Cooking Up a (Fire)storm

Cooking Up a (Fire)storm,: Avoiding Trouble with a Health and Safety Plan--Call to Action!Even more useful than knowing just the right sauce or the perfect way to sauté vegetables is developing some common sense around cooking. This means learning how to prevent stovetop and oven fires. Of all the causes for home fires and injuries in the home, cooking is the number one culprit.

Everyone needs to eat, and restaurants are expensive. Most adults can make a basic meal using standard kitchen appliances. For many people cooking is a relaxing, useful skill, and sometimes even a major hobby. Cooking classes and kitchen supply stores are doing a booming business.

Neophyte hobbyists and reluctant cooks all need to know how to prevent fires while cooking. Homes need a health and safety plan just like worksites do. Here are several kitchen strategies to help you prevent and deal with cooking fires.

Some Facts

More than two-thirds of all cooking fires in the home started with food catching on fire on top of the stove or in the oven.  Only one percent of all fires involved clothing first catching fire. However these accidents results in over 15% of the deaths. And fires involving stovetops causes 57% of all fires, while ovens caused just 16%.  50 things you must know about safety leadership

Trying to fight the fire yourself usually doesn’t work. More than 55% of all fire injuries happened when the cook tried to douse the fire herself.

Frying causes the most fires. And Thanksgiving is the most dangerous time of year in the kitchen (even more so if you’re deep-frying the turkey in your garage!).

How to Prevent Fires in the Kitchen

The most effective way to avoid a fire is to stay in the kitchen when food is cooking. Don’t cook if you’ve been imbibing or if you’re drowsy. The result of both conditions is the same: a cook that isn’t attentive to the dangers of fire. If you have doubts about your state, recruit a more alert family member or visitor to help you monitor the stove and oven. Keeping an eye on cooking food is the most important part of your kitchen health and safety plan.

Turn off the stove if you need to leave while grilling, frying or broiling. You can safely leave if you are boiling, baking, simmering or roasting, but be sure to check the food regularly. Using a timer is a good way not to lose track of time.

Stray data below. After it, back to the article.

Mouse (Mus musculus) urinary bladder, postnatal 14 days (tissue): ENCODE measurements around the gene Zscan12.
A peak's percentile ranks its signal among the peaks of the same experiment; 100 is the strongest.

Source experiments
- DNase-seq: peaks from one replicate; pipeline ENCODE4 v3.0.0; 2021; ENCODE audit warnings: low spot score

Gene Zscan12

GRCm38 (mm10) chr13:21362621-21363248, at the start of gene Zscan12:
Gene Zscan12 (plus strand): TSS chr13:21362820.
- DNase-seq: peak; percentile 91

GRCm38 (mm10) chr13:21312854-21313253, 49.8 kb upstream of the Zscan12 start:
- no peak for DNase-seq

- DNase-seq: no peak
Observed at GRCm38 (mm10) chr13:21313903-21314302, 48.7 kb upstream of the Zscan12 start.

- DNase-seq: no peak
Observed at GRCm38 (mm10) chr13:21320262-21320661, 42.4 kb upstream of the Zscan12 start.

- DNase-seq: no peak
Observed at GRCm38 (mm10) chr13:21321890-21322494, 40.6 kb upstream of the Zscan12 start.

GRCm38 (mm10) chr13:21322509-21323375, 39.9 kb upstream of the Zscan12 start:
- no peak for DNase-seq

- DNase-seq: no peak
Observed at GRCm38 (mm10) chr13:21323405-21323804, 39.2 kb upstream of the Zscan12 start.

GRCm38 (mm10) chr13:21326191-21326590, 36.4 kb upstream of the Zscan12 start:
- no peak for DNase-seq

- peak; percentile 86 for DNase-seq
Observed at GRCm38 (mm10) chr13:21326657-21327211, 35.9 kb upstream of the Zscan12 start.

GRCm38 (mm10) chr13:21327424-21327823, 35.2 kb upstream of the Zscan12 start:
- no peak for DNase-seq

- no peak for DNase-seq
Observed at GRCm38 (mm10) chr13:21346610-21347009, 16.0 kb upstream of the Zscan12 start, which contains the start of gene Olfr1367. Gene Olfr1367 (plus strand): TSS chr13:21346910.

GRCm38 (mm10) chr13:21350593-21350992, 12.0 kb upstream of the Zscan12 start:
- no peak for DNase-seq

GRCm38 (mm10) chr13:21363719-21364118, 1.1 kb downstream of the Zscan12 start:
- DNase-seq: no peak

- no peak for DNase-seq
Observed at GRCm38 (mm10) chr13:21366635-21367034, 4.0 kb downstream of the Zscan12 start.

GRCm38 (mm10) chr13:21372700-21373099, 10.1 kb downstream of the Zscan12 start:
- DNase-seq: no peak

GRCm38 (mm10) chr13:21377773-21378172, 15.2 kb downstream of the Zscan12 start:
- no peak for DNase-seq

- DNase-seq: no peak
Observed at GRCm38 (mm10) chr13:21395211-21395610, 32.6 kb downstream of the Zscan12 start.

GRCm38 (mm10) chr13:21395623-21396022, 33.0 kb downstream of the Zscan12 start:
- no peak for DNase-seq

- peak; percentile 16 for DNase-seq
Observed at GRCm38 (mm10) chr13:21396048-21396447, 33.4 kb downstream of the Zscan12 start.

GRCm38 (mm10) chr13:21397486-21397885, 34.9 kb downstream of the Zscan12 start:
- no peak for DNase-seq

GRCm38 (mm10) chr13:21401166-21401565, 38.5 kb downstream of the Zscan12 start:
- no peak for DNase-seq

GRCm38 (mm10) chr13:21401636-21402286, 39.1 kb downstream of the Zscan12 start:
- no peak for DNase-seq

Keep flammable objects away from the stove. Don’t put oven mitts, dishrags, wooden spoons or other utensils, food boxes or other types of packages on the stovetop. Keep anything that might catch fire away from stoves and ovens.

Oil, a Big Culprit

Daily cooking relies on oil of all types, olive, corn, soybean, canola or butter. It is essential if you want to fry or sauté food.

Be safe by taking these precautions:

  • stay in the kitchen when you fry. Never leave an unattended stove where food is frying.
  • if you see smoke or smell oil burning, turn off the burner and remove the pan
  • always heat oil slowly
  • add food gently to avoid splattering
  • make sure a lid is within reaching distance of the stove. You can use it to smother an unexpected fire.
  • if the fire doesn’t go out, get out of the kitchen, out of the house and call the fire department. Better to be embarrassed than burned.

What to Do in Case of a Fire

First, it is important to get out. Close the door as you leave to help contain the flames and smoke. Then call the fire department outside from your cell phone.

If you choose to stay and fight it, first alert others in the house. Make sure you have a workable exit strategy for yourself.

Always keep a lid near the stove to smother grease fires. Keep it on the pan until it has entirely cooled. If the oven catches fire, turn off the heat and be sure to keep the door closed.  Avoid the temptation of opening it to see if the fire has gone out.

Keep one, or better two, kitchen fire extinguishers close at hand; and learn how to operate it. Check it once a year to make sure it is up-to-date and still works. Although a fire extinguisher is one of the most effective ways of handling small fires, they are found in only a small percentage of home kitchens. They should be part of everyone’s kitchen health and safety plan.fctc-online-banner

Make safe cooking a part of your kitchen routine. Always monitor how your food is doing when using the stove or oven. And never leave cooking food unattended. Most kitchen fires are completely avoidable by exercising a few basic precautions.

~Mary Hannick

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About the Author

safetyBUILT-IN is the safety-leadership learning and development division of SCInc. We believe sustainable safety performance is best achieved through a core-values based safety culture, and that culture must be driven by leadership. Our safety-leadership programs are competency-based, and focused on performance outcomes. We believe in building capability and ownership into our client organizations—as well as sustainability into our programs—so that our clients can continue running those programs long after we’re out of the picture. Our emphasis is on building better leadership presence, better leadership communication and better leadership coaching by first building relationships of trust with people and learning how to engage them on the level of their core values and beliefs.